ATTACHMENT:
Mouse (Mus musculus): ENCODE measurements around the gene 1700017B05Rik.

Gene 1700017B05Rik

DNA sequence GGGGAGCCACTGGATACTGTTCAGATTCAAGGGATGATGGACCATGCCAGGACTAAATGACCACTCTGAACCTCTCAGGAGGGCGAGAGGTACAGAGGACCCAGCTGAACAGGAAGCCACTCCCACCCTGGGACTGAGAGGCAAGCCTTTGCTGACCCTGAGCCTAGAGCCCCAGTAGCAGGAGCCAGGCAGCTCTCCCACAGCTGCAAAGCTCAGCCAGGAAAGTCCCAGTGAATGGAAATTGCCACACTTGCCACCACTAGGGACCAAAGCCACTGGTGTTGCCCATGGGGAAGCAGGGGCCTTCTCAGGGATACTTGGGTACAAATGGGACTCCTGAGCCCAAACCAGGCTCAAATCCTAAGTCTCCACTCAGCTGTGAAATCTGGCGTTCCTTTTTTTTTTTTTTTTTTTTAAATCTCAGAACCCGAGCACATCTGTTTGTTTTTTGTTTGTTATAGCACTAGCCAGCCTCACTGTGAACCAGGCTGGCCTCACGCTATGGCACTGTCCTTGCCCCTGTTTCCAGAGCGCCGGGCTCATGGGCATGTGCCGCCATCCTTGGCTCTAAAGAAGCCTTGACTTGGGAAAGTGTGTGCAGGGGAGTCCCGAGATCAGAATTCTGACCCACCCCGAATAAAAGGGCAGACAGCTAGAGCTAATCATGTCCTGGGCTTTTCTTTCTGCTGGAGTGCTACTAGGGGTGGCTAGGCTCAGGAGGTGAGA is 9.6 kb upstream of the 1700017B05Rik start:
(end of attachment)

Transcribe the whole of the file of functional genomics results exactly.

Mouse (Mus musculus): ENCODE measurements around the gene 1700017B05Rik.

Gene 1700017B05Rik

DNA sequence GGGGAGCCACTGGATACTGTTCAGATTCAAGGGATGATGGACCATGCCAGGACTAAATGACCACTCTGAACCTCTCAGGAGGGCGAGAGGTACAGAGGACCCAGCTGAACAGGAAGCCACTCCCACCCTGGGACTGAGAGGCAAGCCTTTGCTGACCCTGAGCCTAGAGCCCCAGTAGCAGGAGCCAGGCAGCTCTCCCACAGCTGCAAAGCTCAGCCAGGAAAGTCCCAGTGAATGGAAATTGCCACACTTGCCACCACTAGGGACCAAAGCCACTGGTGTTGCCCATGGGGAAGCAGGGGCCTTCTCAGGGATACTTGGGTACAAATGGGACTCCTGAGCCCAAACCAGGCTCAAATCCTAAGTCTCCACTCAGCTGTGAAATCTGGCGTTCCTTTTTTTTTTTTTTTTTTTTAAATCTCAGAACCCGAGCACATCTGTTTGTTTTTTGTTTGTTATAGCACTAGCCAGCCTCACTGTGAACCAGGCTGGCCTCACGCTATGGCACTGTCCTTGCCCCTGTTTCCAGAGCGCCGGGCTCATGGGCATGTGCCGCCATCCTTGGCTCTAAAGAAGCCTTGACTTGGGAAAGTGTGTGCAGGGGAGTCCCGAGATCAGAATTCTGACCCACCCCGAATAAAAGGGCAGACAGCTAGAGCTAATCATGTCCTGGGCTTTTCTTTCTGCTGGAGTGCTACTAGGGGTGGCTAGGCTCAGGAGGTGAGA is 9.6 kb upstream of the 1700017B05Rik start: